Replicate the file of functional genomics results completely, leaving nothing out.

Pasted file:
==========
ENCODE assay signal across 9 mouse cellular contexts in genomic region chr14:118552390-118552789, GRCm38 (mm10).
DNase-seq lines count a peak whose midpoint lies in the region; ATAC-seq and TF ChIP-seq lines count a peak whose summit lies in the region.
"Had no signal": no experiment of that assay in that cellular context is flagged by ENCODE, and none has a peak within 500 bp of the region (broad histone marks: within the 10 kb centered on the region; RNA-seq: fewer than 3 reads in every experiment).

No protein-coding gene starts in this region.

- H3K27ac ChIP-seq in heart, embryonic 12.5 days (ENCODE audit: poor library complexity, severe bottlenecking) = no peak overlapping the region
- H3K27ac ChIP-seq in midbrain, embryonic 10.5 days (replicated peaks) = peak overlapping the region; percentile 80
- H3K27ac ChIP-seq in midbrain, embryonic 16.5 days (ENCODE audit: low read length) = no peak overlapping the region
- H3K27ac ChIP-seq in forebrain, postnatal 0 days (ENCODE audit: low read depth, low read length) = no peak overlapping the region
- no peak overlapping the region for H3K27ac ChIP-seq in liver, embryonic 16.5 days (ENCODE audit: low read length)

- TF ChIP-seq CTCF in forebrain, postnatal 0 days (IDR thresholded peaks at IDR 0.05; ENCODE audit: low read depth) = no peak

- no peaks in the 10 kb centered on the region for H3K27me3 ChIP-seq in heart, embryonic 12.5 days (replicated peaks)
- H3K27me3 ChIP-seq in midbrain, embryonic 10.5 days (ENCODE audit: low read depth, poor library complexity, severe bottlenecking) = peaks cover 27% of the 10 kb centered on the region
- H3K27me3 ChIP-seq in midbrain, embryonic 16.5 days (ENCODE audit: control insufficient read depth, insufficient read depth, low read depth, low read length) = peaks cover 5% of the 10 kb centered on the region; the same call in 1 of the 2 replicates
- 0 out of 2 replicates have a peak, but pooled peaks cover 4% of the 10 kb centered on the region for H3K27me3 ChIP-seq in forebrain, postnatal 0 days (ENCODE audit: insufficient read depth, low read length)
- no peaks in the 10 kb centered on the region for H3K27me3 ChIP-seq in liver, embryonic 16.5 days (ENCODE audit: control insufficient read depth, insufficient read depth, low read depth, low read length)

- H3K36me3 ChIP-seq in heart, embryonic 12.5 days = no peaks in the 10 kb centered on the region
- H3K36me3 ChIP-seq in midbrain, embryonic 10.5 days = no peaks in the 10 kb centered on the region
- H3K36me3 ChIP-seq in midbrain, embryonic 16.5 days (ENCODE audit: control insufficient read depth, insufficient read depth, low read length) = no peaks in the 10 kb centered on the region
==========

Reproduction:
ENCODE assay signal across 9 mouse cellular contexts in genomic region chr14:118552390-118552789, GRCm38 (mm10).
DNase-seq lines count a peak whose midpoint lies in the region; ATAC-seq and TF ChIP-seq lines count a peak whose summit lies in the region.
"Had no signal": no experiment of that assay in that cellular context is flagged by ENCODE, and none has a peak within 500 bp of the region (broad histone marks: within the 10 kb centered on the region; RNA-seq: fewer than 3 reads in every experiment).

No protein-coding gene starts in this region.

- H3K27ac ChIP-seq in heart, embryonic 12.5 days (ENCODE audit: poor library complexity, severe bottlenecking) = no peak overlapping the region
- H3K27ac ChIP-seq in midbrain, embryonic 10.5 days (replicated peaks) = peak overlapping the region; percentile 80
- H3K27ac ChIP-seq in midbrain, embryonic 16.5 days (ENCODE audit: low read length) = no peak overlapping the region
- H3K27ac ChIP-seq in forebrain, postnatal 0 days (ENCODE audit: low read depth, low read length) = no peak overlapping the region
- no peak overlapping the region for H3K27ac ChIP-seq in liver, embryonic 16.5 days (ENCODE audit: low read length)

- TF ChIP-seq CTCF in forebrain, postnatal 0 days (IDR thresholded peaks at IDR 0.05; ENCODE audit: low read depth) = no peak

- no peaks in the 10 kb centered on the region for H3K27me3 ChIP-seq in heart, embryonic 12.5 days (replicated peaks)
- H3K27me3 ChIP-seq in midbrain, embryonic 10.5 days (ENCODE audit: low read depth, poor library complexity, severe bottlenecking) = peaks cover 27% of the 10 kb centered on the region
- H3K27me3 ChIP-seq in midbrain, embryonic 16.5 days (ENCODE audit: control insufficient read depth, insufficient read depth, low read depth, low read length) = peaks cover 5% of the 10 kb centered on the region; the same call in 1 of the 2 replicates
- 0 out of 2 replicates have a peak, but pooled peaks cover 4% of the 10 kb centered on the region for H3K27me3 ChIP-seq in forebrain, postnatal 0 days (ENCODE audit: insufficient read depth, low read length)
- no peaks in the 10 kb centered on the region for H3K27me3 ChIP-seq in liver, embryonic 16.5 days (ENCODE audit: control insufficient read depth, insufficient read depth, low read depth, low read length)

- H3K36me3 ChIP-seq in heart, embryonic 12.5 days = no peaks in the 10 kb centered on the region
- H3K36me3 ChIP-seq in midbrain, embryonic 10.5 days = no peaks in the 10 kb centered on the region
- H3K36me3 ChIP-seq in midbrain, embryonic 16.5 days (ENCODE audit: control insufficient read depth, insufficient read depth, low read length) = no peaks in the 10 kb centered on the region